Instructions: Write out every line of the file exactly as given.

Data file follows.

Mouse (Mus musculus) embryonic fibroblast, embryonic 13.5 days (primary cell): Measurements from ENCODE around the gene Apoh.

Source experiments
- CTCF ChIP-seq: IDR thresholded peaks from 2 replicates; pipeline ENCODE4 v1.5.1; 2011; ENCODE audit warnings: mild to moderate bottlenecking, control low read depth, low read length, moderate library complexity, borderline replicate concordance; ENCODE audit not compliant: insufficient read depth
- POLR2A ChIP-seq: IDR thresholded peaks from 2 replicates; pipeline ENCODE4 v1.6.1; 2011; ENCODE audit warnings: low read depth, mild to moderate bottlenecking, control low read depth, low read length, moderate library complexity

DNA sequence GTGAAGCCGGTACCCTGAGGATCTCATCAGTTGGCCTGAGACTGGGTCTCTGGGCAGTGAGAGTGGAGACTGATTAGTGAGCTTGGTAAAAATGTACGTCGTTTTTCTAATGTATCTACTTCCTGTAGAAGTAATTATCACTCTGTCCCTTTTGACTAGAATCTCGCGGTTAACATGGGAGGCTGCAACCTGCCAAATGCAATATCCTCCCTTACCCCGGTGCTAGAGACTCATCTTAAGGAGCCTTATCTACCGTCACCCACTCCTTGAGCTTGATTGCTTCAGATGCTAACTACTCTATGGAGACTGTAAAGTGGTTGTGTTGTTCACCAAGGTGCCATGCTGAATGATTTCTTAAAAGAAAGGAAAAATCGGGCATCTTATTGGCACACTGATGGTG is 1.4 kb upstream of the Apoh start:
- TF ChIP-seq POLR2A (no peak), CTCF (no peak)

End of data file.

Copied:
Mouse (Mus musculus) embryonic fibroblast, embryonic 13.5 days (primary cell): Measurements from ENCODE around the gene Apoh.

Source experiments
- CTCF ChIP-seq: IDR thresholded peaks from 2 replicates; pipeline ENCODE4 v1.5.1; 2011; ENCODE audit warnings: mild to moderate bottlenecking, control low read depth, low read length, moderate library complexity, borderline replicate concordance; ENCODE audit not compliant: insufficient read depth
- POLR2A ChIP-seq: IDR thresholded peaks from 2 replicates; pipeline ENCODE4 v1.6.1; 2011; ENCODE audit warnings: low read depth, mild to moderate bottlenecking, control low read depth, low read length, moderate library complexity

DNA sequence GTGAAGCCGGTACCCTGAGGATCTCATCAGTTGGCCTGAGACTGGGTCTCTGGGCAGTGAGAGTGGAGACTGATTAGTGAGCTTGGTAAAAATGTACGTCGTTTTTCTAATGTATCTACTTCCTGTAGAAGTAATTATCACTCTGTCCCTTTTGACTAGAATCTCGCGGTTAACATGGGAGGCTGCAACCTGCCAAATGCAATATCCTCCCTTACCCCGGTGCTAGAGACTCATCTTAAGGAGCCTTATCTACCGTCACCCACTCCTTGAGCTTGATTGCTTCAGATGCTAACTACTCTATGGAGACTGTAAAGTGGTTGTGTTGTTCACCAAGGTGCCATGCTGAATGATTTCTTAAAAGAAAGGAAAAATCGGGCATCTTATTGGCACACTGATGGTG is 1.4 kb upstream of the Apoh start:
- TF ChIP-seq POLR2A (no peak), CTCF (no peak)